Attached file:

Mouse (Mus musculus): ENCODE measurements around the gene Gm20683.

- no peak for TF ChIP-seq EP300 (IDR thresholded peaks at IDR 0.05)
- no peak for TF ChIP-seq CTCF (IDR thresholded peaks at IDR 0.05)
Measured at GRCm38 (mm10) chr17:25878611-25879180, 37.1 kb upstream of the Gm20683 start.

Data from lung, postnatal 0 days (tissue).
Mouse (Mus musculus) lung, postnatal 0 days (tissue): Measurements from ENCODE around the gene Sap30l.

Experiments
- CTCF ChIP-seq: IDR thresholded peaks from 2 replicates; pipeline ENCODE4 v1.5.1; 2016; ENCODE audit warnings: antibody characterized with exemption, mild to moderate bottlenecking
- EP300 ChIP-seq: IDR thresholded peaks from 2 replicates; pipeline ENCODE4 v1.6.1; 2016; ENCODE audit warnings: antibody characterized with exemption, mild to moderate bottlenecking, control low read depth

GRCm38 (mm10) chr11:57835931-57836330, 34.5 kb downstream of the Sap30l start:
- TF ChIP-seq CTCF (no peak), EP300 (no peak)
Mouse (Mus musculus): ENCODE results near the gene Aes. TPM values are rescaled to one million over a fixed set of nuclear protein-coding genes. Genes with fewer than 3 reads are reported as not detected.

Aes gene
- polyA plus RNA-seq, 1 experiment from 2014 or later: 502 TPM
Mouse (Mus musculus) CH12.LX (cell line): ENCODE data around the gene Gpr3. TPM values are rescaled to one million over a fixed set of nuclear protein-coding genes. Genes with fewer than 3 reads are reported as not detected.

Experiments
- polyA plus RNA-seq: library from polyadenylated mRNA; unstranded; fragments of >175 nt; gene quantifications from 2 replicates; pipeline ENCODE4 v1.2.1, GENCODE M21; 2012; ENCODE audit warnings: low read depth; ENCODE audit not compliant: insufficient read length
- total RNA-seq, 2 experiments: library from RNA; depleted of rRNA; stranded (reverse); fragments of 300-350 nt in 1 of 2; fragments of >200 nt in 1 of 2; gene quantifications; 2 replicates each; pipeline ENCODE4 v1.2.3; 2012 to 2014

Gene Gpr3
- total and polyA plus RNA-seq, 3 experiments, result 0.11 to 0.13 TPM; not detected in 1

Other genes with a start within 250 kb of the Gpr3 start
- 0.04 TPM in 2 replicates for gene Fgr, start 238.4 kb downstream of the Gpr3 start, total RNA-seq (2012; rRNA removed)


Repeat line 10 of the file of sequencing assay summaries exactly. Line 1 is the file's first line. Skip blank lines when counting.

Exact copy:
GRCm38 (mm10) chr11:57835931-57836330, 34.5 kb downstream of the Sap30l start: